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Asbestos Fibres Close Up

Former dockyard worker successfully sues the Ministry of Defence

A former dockyard worker has secured a substantial settlement from the Ministry of Defence following his diagnosis with mesothelioma, an incurable cancer caused by exposure to asbestos.

Posted on 05 June 2024

Peter Walsh worked at the Chatham Dockyard between 1962 and 1970, initially as an apprentice boiler maker and subsequently as a qualified boiler maker.

For the first three years of his training, he was based in the training centre at the dockyard. The training centre was a large, old and open-plan building divided into various sections such as a smithery, boiler section, metal work section and welding section.

There was a large onsite three drum boiler which was used for training. Peter was required to saw asbestos millboard with a handsaw in order to create gaskets or seals for the boiler registers. Cutting the millboard created a cloud of dust that could clearly be seen on the work surfaces, his hands and overalls.

The training centre itself had numerous asbestos lagged pipes that ran along the walls and ceilings, some of which was broken leaving chunks of the material on the ground. Peter also undertook training in the boiler and engine rooms of ships in the dockyard, which  contained numerous asbestos lagged pipes as well.


Photo of Peter and his wife Julia
Photo of Peter and his wife, Julia


Peter was further exposed to asbestos during his training while working in the Yard Service Maintenance section, which entailed cleaning and repairing boilers and pipework used to supply services to the buildings. The boilers and pipework were both lagged with asbestos.

He continued to be exposed to asbestos in the boiler shop after he qualified. Components from the ships were brought in, most of which were badly cleaned and had asbestos lagging remaining on them. Peter was also exposed to asbestos whilst undertaking repairs to the components, with asbestos clearly visible on surfaces and on the ground of the boiler shop.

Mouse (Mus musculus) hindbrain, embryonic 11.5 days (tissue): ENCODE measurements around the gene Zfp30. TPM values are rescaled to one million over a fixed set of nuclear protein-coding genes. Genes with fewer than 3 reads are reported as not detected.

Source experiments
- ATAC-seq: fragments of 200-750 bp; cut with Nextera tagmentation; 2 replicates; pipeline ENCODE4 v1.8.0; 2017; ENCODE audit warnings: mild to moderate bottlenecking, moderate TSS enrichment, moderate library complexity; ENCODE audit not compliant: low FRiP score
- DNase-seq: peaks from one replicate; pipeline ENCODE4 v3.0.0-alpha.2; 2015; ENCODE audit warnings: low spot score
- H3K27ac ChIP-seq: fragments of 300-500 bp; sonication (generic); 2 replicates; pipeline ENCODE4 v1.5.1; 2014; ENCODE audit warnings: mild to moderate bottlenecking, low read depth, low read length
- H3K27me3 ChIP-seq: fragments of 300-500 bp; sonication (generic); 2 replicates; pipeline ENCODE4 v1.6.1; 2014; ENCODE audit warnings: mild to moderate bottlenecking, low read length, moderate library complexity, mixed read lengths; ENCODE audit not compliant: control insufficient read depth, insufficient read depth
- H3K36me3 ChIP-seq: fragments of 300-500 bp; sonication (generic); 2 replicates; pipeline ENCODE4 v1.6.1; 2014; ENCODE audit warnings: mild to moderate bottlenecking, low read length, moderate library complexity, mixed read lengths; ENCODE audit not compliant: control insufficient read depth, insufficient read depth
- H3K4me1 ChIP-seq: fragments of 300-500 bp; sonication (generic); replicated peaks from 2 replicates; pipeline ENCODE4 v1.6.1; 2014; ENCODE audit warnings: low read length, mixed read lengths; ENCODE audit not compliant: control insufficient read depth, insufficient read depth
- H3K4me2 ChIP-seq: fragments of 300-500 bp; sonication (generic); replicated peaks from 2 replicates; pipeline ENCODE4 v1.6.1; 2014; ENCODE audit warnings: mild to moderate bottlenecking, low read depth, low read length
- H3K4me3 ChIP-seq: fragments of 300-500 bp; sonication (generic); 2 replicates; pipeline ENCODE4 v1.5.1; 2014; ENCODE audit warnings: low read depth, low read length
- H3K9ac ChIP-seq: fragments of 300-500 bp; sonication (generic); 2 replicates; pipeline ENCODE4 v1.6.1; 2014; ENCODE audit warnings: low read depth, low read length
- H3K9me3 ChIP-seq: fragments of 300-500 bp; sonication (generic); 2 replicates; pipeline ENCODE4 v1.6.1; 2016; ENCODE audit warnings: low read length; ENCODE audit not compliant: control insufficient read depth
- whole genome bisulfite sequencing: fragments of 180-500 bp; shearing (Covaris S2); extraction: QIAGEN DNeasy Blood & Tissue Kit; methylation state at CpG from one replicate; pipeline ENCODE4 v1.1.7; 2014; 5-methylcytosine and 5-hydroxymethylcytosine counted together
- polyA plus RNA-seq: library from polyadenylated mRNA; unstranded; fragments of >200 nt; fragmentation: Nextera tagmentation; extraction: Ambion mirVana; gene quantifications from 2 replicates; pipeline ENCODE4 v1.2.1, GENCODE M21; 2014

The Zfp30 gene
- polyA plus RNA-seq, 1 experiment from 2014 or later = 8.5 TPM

After receiving his diagnosis with mesothelioma in 2023, Peter instructed Harminder Bains, partner at Leigh Day, whose own father was exposed to asbestos whilst working at the Chatham Dockyard as a slinger. In her father’s case 26 years ago, Harminder began court proceedings against the Ministry of Defence in the High Court, London, and her father successfully received substantial compensation.

Similarly in Peter’s case, Harminder began court proceedings against the Ministry of Defence and judgment was entered against the Ministry of Defence. As a consequence of this, Peter successfully recovered substantial damages within six months of instructing Harminder.

Peter said:

“From my first discussions with my solicitor at Leigh Day, with reference to my mesothelioma cancer diagnosis, I was supported and received a positive approach to my case, especially with all of my history of my career in HM Dockyard Chatham Kent. My case has progressed since then and is now drawing to a very successful outcome and result. My law firm presented and fought extremely hard to conclude my case. They have a vast amount of experience and knowledge in such cases which gave me total reassurance.”

Harminder said:

“I deal with every client’s case as if I am dealing with my father’s case. Men and women who are exposed to asbestos through no fault of their own deserve compensation quickly. Compensation these days can include money for vital life-extending treatment which is not available on the NHS and the cost of care and equipment. In addition, many of my clients sadly suffer a loss of income as a result of their illness and compensation can alleviate financial difficulties, providing peace of mind for themselves and their loved ones.”

Harminder Bains
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Harminder Bains

Joint head of the asbestos and industrial diseases, internationally renowned for her role fighting for victims of asbestos

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